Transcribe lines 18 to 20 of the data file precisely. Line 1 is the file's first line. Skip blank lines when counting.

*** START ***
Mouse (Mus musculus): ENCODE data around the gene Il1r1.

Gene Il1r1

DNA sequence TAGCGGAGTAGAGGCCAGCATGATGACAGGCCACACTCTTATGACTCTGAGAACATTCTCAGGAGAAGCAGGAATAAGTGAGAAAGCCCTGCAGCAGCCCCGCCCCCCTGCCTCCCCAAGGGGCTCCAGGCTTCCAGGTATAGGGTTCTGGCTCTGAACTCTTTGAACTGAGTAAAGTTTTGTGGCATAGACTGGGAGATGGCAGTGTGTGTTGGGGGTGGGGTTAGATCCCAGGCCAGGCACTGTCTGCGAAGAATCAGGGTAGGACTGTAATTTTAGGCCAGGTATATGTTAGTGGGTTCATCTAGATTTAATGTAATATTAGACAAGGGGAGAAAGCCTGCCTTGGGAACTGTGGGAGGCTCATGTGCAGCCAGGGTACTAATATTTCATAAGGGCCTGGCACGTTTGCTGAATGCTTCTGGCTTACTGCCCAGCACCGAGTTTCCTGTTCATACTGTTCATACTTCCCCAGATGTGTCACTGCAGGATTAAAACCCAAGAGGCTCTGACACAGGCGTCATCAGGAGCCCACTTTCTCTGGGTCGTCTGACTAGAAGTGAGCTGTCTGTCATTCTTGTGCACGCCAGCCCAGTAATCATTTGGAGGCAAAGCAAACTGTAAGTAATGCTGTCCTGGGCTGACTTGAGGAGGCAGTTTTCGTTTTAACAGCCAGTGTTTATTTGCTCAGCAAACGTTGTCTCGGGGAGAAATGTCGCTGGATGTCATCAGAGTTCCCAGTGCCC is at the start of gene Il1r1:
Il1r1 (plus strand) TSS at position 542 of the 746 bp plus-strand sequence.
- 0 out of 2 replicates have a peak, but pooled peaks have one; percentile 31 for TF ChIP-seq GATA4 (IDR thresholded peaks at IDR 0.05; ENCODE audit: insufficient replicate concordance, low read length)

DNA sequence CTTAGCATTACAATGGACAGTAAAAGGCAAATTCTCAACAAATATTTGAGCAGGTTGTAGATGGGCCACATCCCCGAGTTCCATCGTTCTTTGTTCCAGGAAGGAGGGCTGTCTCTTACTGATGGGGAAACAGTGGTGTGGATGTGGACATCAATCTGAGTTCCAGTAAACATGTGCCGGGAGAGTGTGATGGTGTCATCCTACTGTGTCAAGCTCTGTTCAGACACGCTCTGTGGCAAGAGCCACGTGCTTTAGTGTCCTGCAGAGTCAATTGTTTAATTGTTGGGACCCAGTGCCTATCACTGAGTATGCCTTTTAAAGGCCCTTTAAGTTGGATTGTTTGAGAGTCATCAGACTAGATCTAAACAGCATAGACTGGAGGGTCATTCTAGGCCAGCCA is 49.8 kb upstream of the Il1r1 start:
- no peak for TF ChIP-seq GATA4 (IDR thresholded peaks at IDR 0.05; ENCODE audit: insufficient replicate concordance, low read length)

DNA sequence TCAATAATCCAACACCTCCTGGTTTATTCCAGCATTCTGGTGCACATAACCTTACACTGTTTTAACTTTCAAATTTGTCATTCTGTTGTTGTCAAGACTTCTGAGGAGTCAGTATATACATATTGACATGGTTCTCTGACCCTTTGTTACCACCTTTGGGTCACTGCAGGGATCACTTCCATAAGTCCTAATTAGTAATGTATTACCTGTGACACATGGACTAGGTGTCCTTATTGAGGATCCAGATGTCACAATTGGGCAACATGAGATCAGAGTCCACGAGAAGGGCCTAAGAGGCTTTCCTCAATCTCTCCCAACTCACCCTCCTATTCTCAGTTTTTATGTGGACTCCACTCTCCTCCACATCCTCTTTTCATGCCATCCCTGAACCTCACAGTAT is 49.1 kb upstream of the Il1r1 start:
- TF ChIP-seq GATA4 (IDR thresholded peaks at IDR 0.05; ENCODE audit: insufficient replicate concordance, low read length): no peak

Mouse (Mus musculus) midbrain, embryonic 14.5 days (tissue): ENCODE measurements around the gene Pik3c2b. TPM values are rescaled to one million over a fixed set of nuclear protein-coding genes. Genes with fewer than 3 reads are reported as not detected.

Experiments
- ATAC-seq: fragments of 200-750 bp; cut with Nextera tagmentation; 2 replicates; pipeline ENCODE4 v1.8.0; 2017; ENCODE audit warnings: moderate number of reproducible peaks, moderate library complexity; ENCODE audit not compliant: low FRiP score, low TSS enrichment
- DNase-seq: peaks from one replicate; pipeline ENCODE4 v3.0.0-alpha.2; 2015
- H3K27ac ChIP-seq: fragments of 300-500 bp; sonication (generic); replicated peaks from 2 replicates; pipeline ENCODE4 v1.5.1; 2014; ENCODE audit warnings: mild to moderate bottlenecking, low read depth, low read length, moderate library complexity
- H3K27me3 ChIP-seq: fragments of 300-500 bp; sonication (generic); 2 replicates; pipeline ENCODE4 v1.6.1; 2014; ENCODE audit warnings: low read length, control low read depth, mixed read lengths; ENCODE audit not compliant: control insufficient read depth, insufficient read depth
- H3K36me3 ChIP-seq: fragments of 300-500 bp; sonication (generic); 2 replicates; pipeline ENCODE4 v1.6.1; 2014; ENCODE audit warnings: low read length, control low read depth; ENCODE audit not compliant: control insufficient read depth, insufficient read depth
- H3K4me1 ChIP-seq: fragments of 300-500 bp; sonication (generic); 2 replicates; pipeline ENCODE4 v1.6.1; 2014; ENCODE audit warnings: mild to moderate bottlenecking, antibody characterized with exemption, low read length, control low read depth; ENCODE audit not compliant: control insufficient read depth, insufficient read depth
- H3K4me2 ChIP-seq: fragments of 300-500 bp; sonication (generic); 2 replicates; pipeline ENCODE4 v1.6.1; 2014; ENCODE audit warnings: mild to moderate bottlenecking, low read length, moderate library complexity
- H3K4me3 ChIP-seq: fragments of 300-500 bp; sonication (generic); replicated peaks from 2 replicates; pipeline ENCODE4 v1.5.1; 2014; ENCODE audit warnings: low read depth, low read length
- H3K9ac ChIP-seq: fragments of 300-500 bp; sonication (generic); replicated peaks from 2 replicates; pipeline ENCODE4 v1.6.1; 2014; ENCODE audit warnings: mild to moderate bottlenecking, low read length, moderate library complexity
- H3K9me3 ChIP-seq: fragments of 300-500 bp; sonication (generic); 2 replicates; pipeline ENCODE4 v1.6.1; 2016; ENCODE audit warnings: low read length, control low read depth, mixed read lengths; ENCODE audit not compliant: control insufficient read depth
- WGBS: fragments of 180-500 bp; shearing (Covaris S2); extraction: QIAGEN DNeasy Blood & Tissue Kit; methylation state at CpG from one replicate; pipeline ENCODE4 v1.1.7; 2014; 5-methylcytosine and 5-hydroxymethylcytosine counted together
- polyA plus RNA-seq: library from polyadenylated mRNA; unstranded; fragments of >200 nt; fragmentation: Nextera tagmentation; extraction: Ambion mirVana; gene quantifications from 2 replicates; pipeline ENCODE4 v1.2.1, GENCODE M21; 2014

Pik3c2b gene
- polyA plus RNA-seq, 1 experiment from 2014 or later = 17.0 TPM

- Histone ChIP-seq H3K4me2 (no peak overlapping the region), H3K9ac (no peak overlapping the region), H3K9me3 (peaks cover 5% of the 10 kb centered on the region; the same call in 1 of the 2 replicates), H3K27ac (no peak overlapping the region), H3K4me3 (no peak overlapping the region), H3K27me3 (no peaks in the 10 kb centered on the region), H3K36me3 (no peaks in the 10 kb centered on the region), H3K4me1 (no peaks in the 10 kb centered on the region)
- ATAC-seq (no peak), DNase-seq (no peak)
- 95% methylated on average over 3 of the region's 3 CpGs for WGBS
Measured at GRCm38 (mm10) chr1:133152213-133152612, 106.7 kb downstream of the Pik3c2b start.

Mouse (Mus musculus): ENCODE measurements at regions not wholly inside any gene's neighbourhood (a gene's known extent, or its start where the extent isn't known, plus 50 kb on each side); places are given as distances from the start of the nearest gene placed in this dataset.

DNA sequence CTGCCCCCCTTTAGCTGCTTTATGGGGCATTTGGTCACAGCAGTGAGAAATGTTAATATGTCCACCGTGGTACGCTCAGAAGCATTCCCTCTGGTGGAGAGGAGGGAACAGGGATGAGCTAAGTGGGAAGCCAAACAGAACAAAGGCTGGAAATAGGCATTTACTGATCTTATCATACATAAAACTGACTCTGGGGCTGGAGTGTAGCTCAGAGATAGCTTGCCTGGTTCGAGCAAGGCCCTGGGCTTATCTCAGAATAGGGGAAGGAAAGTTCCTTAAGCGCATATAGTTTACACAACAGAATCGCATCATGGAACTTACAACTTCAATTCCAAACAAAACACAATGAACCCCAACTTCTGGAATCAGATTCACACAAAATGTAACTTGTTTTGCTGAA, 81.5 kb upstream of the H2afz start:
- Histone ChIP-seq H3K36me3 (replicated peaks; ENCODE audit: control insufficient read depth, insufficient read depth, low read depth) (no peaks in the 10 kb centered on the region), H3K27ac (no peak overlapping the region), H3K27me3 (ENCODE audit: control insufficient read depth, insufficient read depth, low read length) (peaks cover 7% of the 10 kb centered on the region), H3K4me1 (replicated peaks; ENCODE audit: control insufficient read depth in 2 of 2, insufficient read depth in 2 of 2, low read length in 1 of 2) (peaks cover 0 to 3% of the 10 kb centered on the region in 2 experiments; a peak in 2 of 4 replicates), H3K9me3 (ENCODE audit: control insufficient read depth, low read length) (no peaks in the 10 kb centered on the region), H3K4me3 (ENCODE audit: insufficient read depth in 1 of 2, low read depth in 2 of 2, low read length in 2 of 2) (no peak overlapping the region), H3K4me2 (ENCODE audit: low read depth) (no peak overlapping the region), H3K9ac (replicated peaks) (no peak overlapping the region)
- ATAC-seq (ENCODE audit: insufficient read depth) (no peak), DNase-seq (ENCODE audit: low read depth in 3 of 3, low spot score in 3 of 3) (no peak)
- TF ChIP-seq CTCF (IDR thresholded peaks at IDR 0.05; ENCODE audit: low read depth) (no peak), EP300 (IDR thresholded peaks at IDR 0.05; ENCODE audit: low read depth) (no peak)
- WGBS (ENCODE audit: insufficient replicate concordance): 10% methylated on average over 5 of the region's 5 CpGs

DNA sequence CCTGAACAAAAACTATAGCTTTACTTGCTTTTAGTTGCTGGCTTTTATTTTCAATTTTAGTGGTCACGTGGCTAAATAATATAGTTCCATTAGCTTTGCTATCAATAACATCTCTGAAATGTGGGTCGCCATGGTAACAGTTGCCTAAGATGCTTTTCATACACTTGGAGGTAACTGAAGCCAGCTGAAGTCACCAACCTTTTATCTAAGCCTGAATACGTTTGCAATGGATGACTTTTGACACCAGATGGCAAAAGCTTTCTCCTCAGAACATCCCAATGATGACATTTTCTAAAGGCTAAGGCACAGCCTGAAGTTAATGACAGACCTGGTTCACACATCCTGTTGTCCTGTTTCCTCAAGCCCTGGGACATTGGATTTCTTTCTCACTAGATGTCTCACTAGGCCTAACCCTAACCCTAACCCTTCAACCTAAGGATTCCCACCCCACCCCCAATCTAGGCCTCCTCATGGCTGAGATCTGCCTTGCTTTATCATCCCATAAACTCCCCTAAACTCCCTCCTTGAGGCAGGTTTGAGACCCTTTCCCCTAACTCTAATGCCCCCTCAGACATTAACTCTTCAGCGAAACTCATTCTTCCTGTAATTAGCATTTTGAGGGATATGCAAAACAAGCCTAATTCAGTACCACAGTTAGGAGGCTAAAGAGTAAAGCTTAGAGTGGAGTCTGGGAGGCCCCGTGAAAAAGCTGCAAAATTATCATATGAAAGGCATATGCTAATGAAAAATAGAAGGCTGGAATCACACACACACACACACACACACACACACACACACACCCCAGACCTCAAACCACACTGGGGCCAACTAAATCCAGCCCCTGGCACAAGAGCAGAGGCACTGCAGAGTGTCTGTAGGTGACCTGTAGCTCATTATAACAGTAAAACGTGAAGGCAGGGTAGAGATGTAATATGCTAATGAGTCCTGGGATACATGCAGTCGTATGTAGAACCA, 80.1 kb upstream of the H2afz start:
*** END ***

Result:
- H3K4me2 ChIP-seq: fragments of 300-500 bp; sonication (generic); 2 replicates; pipeline ENCODE4 v1.6.1; 2014; ENCODE audit warnings: mild to moderate bottlenecking, low read length, moderate library complexity
- H3K4me3 ChIP-seq: fragments of 300-500 bp; sonication (generic); replicated peaks from 2 replicates; pipeline ENCODE4 v1.5.1; 2014; ENCODE audit warnings: low read depth, low read length
- H3K9ac ChIP-seq: fragments of 300-500 bp; sonication (generic); replicated peaks from 2 replicates; pipeline ENCODE4 v1.6.1; 2014; ENCODE audit warnings: mild to moderate bottlenecking, low read length, moderate library complexity